Lastly, teachers must remember that their kindergarten students are still young children. So, teachers need to make lessons fun, as if the students are learning through playing. A good way to make lessons fun is by playing learning games. Playing games is engaging and it can help students build their vocabulary by listening and imitating the teacher. For example, I used to play a game with my students called, “Sticky, Sticky Bubble Gum,” when I was teaching students the basic names of the different parts of their body. For this, I would clap my hands in a way that resembles patting off the dirt from my hands and say, “Sticky, sticky bubble gum, bubble gum, bubble gum. Sticky, sticky bubble gum, stick it on my…” and name a body part such as the nose, then ask the students where their noses are located. When the students can identify where their noses are, we would pretend to pull the imaginary bubble gum stuck to our noses before it bounces back like a rubber band to cause the teacher to accidentally “hit” her nose instead of pulling off the imaginary bubble gum. This will continue until all of the basic parts of the body are named and identified by the students. It is okay if the teacher’s action makes the children laugh because those funny and amusing actions help make the game more memorable, which helps students better remember the vocabulary being taught. Of course, teachers need to spend a few minutes drilling the vocabulary that is being taught or reviewed before starting the game.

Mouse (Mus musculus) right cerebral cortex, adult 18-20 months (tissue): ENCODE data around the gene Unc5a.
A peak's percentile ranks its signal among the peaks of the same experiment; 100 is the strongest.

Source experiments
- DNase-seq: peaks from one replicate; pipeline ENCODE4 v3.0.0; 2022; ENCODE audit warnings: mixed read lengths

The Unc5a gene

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For children at a nursery or kindergarten level, all teachers need to teach by making their lessons appealing, interactive, and fun. Teachers can make their lessons appealing by overacting, make it interactive by creating in-class activities that require students to move and happily answer questions, and, finally, make learning fun through playing games. It may be difficult and unordinary in comparison to teaching older students, but teachers must remember that kindergarten children are still very young, so the typical classroom environment may be difficult for them to learn and focus.